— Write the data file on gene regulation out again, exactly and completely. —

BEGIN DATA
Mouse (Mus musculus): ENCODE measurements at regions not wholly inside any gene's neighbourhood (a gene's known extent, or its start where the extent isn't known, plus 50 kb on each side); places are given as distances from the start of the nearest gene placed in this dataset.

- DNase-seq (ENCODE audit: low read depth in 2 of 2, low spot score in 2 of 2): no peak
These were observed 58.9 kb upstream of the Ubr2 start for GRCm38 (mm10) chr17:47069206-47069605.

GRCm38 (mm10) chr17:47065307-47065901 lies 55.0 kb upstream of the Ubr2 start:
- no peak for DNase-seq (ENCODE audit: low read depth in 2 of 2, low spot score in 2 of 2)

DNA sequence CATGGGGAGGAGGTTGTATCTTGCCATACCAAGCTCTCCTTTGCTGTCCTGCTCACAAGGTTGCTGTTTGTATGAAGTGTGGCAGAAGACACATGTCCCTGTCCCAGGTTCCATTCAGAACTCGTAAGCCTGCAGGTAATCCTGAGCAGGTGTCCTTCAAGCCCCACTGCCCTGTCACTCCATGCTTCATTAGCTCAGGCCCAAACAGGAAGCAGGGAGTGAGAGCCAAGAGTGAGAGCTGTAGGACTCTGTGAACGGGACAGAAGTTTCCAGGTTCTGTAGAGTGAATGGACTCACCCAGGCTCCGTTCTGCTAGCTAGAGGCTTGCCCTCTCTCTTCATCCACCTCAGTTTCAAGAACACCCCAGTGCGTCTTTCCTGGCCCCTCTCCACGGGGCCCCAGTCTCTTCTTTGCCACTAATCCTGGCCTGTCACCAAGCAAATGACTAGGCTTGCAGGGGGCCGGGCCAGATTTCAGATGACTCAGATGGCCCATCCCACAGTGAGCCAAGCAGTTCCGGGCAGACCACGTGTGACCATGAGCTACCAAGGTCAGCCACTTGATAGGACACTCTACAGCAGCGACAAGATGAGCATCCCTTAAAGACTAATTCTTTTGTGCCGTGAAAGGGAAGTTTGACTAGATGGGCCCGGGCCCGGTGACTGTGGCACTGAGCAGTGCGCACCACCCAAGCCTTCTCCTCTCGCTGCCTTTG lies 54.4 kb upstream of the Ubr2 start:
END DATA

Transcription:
Mouse (Mus musculus): ENCODE measurements at regions not wholly inside any gene's neighbourhood (a gene's known extent, or its start where the extent isn't known, plus 50 kb on each side); places are given as distances from the start of the nearest gene placed in this dataset.

- DNase-seq (ENCODE audit: low read depth in 2 of 2, low spot score in 2 of 2): no peak
These were observed 58.9 kb upstream of the Ubr2 start for GRCm38 (mm10) chr17:47069206-47069605.

GRCm38 (mm10) chr17:47065307-47065901 lies 55.0 kb upstream of the Ubr2 start:
- no peak for DNase-seq (ENCODE audit: low read depth in 2 of 2, low spot score in 2 of 2)

DNA sequence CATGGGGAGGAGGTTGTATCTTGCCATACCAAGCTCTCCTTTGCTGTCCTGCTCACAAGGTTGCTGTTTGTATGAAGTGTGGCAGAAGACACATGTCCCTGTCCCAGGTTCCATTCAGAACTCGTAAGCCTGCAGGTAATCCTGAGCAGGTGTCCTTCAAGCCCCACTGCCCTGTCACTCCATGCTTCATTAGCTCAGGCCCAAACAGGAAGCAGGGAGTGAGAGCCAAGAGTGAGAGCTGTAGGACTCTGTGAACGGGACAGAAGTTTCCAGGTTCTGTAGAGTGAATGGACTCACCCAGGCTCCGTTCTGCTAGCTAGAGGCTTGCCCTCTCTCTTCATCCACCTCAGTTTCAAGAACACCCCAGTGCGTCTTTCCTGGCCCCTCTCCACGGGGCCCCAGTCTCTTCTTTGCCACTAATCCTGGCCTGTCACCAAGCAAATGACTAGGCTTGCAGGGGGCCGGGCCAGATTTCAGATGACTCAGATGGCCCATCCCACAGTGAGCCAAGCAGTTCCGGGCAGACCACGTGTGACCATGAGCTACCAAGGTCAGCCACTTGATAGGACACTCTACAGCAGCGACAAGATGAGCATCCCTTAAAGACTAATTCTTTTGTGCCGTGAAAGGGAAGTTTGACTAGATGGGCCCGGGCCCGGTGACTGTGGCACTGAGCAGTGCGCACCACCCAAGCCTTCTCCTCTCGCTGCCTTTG lies 54.4 kb upstream of the Ubr2 start: